11 Solution: There are ways to distinguish between them Ex/ Increase in Water vs. Temperature S VelocityDECREASEDECREASE P VelocitydecreaseDECREASE AttenuationINCREASEincrease 410 Heightelevatedepress 660 Heightdepresselevate TZ Widthincreasedecrease 410 Thicknessbroadensharpen 660 Thicknessbroaden sharpen (Wet mantle --> broaden 410 by up to 40 km, broaden 660 by up to 8 km [Smyth and Frost, 2002; Hirschmann et al., 2005; Higo et al., 2001])

12 Solution: There are ways to distinguish between them Ex/ Increase in Water vs. Temperature S VelocityDECREASEDECREASE P VelocitydecreaseDECREASE AttenuationINCREASEincrease 410 Heightelevatedepress 660 Heightdepresselevate TZ Widthincreasedecrease 410 Thicknessbroadensharpen 660 Thicknessbroaden sharpen (Hot mantle --> sharpen 410 and 660 by by around 5 km (Helffrich and Bina, 1994)

13 Most Seismically- Observed Mantle Water is in Subduction Zones (not surprisingly!)

14 Gerya et al. [2006] Petro-thermo-mechanical models can now predict what kinds of features we would expect to see seismically

15 Gerya et al. [2006] Flow and Temperature…

16 Gerya et al. [2006] P Velocity…

17 Gerya et al. [2006] S Velocity… Presence of cold, wet plumes predict >20% Poisson ratio variations, as opposed to ~2% variations due to only temperatures

18 Wiens et al. [2008] Inability of thermal models to explain seismic parameters is seen in subduction zone tomography observations:

19 Wiens et al. [2008] Thermal Model Predictions Tonga Observations

20 Wiens et al. [2008] Thermal Model Predictions Tonga Observations

21 van der Lee et al. [2008] Velocity Tomography away from subduction zones also show features that may be associated with water.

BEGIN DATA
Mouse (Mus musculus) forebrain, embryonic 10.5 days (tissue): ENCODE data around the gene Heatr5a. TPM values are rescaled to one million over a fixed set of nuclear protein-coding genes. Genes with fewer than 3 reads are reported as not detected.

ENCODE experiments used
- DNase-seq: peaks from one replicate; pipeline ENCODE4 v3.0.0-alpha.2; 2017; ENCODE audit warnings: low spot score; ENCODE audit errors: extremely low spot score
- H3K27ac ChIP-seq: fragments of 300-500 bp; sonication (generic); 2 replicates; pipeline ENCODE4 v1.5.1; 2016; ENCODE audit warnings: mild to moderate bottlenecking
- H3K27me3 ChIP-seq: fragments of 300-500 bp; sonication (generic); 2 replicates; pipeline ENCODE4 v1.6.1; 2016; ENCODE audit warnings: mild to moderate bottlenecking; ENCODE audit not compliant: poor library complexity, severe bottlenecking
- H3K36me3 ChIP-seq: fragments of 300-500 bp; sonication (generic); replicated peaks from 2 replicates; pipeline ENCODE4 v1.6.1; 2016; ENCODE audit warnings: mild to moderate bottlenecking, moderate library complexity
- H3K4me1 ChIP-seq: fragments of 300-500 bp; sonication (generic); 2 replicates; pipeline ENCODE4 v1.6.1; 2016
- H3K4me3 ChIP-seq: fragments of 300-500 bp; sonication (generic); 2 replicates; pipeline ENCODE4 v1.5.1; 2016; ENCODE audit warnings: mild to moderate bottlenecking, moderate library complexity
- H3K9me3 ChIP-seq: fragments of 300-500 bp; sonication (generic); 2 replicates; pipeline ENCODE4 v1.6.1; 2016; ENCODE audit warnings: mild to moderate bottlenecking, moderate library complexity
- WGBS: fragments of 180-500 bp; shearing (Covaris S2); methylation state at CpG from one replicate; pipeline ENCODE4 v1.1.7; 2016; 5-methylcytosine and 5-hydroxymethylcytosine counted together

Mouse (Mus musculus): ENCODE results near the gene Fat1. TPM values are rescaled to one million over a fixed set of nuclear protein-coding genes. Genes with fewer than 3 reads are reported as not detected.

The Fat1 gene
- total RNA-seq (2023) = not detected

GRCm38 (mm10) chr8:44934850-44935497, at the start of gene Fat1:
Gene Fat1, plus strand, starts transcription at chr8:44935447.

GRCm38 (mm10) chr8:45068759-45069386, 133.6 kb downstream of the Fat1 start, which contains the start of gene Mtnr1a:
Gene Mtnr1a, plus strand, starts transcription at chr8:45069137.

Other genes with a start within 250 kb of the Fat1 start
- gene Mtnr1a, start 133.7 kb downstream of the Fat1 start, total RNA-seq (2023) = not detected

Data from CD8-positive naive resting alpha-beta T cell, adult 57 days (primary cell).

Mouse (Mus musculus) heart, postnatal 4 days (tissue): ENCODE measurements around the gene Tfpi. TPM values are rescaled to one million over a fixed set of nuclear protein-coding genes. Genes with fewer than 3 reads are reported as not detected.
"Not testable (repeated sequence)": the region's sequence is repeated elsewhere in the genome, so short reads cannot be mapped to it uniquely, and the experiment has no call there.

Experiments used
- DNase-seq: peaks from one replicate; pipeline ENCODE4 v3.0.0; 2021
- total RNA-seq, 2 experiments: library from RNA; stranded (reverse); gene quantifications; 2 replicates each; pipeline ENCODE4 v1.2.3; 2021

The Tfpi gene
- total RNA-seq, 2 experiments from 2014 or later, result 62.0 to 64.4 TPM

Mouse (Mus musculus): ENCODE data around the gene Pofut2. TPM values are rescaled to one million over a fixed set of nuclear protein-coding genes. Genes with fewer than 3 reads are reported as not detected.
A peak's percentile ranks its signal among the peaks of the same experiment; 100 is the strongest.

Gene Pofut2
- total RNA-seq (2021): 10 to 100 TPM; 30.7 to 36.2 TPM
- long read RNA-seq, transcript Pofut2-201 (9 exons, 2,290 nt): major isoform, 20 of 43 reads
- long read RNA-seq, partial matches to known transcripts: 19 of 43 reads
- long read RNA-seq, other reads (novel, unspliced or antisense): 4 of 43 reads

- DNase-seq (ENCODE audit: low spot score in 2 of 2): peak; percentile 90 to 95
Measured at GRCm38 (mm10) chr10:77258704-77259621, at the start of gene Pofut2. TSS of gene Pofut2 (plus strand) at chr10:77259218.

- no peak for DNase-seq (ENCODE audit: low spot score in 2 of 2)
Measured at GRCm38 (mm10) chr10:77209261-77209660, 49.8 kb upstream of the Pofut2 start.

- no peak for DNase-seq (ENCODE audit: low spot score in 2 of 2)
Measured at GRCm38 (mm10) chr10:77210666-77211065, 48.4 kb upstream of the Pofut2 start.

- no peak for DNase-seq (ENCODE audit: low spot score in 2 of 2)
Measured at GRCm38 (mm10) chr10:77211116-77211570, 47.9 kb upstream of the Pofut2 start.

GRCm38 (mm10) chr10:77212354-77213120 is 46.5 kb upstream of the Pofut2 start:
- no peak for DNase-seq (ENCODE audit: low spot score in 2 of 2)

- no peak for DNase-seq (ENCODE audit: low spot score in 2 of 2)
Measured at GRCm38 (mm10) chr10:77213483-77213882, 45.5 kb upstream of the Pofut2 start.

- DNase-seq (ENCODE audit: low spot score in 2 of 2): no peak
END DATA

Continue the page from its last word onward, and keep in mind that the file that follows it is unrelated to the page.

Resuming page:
22 van der Lee et al. [2008]

23

24 Tibi et al. [2008] “Reciever Functions” of P- to-S converted phases find LZVs in forearc mantles interpreted as serpentinization from slab-expelled water

25 Tibi et al. [2008] LVZ S-velocities as low as 3.6 km/s suggest serpentinization of 30-50%, corresponding to chemically bound water contents of 4-6 wt%

26 Kawakatsu and Watada [2008]

27

28 Percentages show S-velocity reductions relative to slab velocities; parentheses show suggested water content in wt%)

29 The presence of water can determine the magnitude and orientation of seismic anisotropy in olivine

30 Seismic shear- wave splitting results from Nakajima and Hasegawa [2004]

31 Leahy and Bercovici [2007] Geodynamic models suggest the possibility of water just above the 410 discontinuity….

32 Leahy and Bercovici [2007]

33 Courier and Revenaugh [2007] Mantle reverberations show discontinuity depth and impedance

34 Courier and Revenaugh [2007] Discontinuity depths…..

35 Courier and Revenaugh [2007] Reflection Coefficients… Results show a LVZ above the 410 with reduced 410 impedance attributed to partial melt from volatile-induced melting.

36 Gao et al. [2007] Seismic Arrays (in this case RISTRA) can identify layer velocities from traveltime moveouts.

37 Gao et al. [2007] Triplication patterns reveal vertical velocity structures

38 Gao et al. [2007] Water on Top of Transition Zone? LVZ above 410 is interpreted as partial melting due to water released from the Transition Zone

39 Water causes increased Seismic Attenuation Stein and Wysession [2003]

40 Large High- Attenuation region km deep (Q < 100 !!!) with only slightly negative velocities Lawrence and Wysession [2006]

41 A Vertical Cross-Section through Earth’s mantle at 1000 km depth shows the high-attenuation region above circum-Pacific subducted lithosphere Depth = 1000 km Lawrence and Wysession [2006]

42 Shieh et al. [1998]

43 Lawrence and Wysession [2006]